The game length (of course without walkthrough) is still very short, however nevertheless still longer with approx. 10 - 12 hours than "Pompei". The experienced adventure gamer will not have any trouble with the puzzles, for genre beginners it is however a recommendable difficulty level without deterring clouts. There are no technical problems and the handling is almost intuitive to learn, except for one exception as described above.
Who wants to examine more closely architecture, history and customs, can use the encyclopedia of the religions or insert the CD for the round tour again and again, whereby Christianity, as still most widespread religion, fewest space was granted. Thus rather for the Christian target group, who wants to get expert about the other religions.
Total rating: 68%
80% - 100% excellent game, very recommendable 70% - 79% good game, recommendable 60% - 69% satisfactory, restricted recommendable 50% - 59% sufficient (not very recommendable) 40% - 49% rather deficient (not to be recommended - for Hardcore-Adventure-Freaks and collectors only) 0% - 39% worst (don't put your fingers on it)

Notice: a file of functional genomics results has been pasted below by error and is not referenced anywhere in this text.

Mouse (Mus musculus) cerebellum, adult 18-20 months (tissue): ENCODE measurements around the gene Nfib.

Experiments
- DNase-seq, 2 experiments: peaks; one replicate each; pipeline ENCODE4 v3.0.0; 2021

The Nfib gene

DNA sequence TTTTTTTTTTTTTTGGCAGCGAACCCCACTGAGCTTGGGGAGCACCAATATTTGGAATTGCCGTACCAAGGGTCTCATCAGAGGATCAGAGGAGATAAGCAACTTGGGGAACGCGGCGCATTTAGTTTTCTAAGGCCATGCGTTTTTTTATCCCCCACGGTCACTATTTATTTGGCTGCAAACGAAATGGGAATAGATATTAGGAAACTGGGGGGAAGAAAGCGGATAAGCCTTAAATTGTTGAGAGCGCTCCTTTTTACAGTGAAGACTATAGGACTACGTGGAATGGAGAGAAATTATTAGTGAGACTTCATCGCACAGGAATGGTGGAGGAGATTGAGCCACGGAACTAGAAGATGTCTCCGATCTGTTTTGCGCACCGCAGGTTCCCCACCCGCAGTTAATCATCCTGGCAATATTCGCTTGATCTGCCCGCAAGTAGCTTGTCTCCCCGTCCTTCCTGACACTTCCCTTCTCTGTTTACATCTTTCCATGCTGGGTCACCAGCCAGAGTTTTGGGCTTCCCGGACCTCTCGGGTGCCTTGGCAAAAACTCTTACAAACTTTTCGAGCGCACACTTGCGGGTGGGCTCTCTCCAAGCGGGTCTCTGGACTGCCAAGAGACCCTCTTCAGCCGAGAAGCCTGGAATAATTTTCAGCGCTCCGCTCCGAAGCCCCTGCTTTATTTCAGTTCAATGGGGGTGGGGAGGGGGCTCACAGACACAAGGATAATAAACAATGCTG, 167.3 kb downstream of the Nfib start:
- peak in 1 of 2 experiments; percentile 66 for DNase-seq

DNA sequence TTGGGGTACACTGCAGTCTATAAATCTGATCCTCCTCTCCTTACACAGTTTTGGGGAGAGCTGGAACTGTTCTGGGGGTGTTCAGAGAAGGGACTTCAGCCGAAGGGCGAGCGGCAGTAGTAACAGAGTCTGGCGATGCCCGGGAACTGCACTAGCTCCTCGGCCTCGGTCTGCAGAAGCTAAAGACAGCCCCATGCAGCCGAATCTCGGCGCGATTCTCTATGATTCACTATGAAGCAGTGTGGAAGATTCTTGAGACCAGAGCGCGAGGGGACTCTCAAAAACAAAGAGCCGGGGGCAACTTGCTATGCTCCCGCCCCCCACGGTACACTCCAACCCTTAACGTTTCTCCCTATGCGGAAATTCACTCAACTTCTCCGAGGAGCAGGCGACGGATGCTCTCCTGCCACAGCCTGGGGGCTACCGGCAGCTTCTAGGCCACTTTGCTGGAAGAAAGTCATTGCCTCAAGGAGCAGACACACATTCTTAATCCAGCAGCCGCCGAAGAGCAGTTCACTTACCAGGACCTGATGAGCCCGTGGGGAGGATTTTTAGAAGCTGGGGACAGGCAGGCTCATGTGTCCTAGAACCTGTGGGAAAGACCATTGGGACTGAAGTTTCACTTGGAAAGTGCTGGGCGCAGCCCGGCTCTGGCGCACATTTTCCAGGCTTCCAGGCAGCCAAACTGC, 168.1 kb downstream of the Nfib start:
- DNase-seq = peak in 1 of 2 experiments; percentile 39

Minimal system requirements:
- Pentium 200 MMX
- Windows 95/98/2000
- 32 MB RAM
- 8x CDROM-drive
- 2 MB 16 bit graphic card
- Soundblaster compatible sound card
- DirectX compatible system (on CD)
- 440 MB on hard disk
- Pentium III 850
- 128 MB RAM
- Sound- and graphic card DirectX-compatible
- Toshiba DVD-ROM
On their way to Jerusalem
Adrian meets the Tschavush Özdemir
Sufficient save slots
Here and there 3rd-person-perspective
The governor and his confident
With the map you can hop to another location
Difficult input of numbers
The helpful scribe
The visitable places are lighter
Different kind of coin throwing
In front of the synagog
Inventory at the top of the screen
Is this stranger friend or enemy?
Lots of dialogues
The close-ups show every little vein
The Wailing Wall
Hykmah - saved at last